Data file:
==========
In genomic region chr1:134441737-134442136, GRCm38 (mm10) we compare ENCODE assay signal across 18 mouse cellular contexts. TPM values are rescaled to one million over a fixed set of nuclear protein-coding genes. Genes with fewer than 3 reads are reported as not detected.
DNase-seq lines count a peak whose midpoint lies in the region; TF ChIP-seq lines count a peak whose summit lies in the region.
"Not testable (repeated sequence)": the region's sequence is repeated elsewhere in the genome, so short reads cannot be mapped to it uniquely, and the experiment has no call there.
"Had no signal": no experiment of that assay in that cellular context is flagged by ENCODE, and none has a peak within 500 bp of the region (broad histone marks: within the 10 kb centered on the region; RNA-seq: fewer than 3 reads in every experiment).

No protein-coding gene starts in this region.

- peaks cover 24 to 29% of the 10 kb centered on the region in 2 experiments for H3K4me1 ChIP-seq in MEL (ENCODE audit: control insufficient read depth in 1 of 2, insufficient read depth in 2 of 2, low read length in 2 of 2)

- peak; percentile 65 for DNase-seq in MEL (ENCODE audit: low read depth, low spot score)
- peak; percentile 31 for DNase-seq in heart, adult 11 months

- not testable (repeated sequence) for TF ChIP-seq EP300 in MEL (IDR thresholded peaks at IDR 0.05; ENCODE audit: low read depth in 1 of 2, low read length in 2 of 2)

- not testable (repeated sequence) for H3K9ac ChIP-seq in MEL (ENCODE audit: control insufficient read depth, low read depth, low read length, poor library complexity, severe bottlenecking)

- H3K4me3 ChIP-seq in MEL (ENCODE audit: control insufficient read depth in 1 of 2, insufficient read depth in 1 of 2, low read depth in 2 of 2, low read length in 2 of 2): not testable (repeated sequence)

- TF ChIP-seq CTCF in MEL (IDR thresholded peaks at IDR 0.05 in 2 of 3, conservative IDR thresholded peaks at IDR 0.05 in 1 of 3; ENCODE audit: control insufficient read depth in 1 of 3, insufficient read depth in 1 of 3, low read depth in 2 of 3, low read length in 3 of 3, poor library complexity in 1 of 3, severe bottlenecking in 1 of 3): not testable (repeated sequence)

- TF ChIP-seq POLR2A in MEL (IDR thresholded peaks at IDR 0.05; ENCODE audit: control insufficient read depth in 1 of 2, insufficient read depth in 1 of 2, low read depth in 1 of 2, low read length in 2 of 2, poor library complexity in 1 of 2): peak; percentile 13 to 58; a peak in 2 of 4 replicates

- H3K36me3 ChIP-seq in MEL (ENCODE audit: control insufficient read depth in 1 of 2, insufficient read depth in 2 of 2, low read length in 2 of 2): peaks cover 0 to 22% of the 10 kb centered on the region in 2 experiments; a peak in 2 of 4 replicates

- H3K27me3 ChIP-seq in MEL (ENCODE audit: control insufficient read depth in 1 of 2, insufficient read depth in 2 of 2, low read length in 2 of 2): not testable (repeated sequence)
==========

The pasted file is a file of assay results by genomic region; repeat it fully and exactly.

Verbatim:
In genomic region chr1:134441737-134442136, GRCm38 (mm10) we compare ENCODE assay signal across 18 mouse cellular contexts. TPM values are rescaled to one million over a fixed set of nuclear protein-coding genes. Genes with fewer than 3 reads are reported as not detected.
DNase-seq lines count a peak whose midpoint lies in the region; TF ChIP-seq lines count a peak whose summit lies in the region.
"Not testable (repeated sequence)": the region's sequence is repeated elsewhere in the genome, so short reads cannot be mapped to it uniquely, and the experiment has no call there.
"Had no signal": no experiment of that assay in that cellular context is flagged by ENCODE, and none has a peak within 500 bp of the region (broad histone marks: within the 10 kb centered on the region; RNA-seq: fewer than 3 reads in every experiment).

No protein-coding gene starts in this region.

- peaks cover 24 to 29% of the 10 kb centered on the region in 2 experiments for H3K4me1 ChIP-seq in MEL (ENCODE audit: control insufficient read depth in 1 of 2, insufficient read depth in 2 of 2, low read length in 2 of 2)

- peak; percentile 65 for DNase-seq in MEL (ENCODE audit: low read depth, low spot score)
- peak; percentile 31 for DNase-seq in heart, adult 11 months

- not testable (repeated sequence) for TF ChIP-seq EP300 in MEL (IDR thresholded peaks at IDR 0.05; ENCODE audit: low read depth in 1 of 2, low read length in 2 of 2)

- not testable (repeated sequence) for H3K9ac ChIP-seq in MEL (ENCODE audit: control insufficient read depth, low read depth, low read length, poor library complexity, severe bottlenecking)

- H3K4me3 ChIP-seq in MEL (ENCODE audit: control insufficient read depth in 1 of 2, insufficient read depth in 1 of 2, low read depth in 2 of 2, low read length in 2 of 2): not testable (repeated sequence)

- TF ChIP-seq CTCF in MEL (IDR thresholded peaks at IDR 0.05 in 2 of 3, conservative IDR thresholded peaks at IDR 0.05 in 1 of 3; ENCODE audit: control insufficient read depth in 1 of 3, insufficient read depth in 1 of 3, low read depth in 2 of 3, low read length in 3 of 3, poor library complexity in 1 of 3, severe bottlenecking in 1 of 3): not testable (repeated sequence)

- TF ChIP-seq POLR2A in MEL (IDR thresholded peaks at IDR 0.05; ENCODE audit: control insufficient read depth in 1 of 2, insufficient read depth in 1 of 2, low read depth in 1 of 2, low read length in 2 of 2, poor library complexity in 1 of 2): peak; percentile 13 to 58; a peak in 2 of 4 replicates

- H3K36me3 ChIP-seq in MEL (ENCODE audit: control insufficient read depth in 1 of 2, insufficient read depth in 2 of 2, low read length in 2 of 2): peaks cover 0 to 22% of the 10 kb centered on the region in 2 experiments; a peak in 2 of 4 replicates

- H3K27me3 ChIP-seq in MEL (ENCODE audit: control insufficient read depth in 1 of 2, insufficient read depth in 2 of 2, low read length in 2 of 2): not testable (repeated sequence)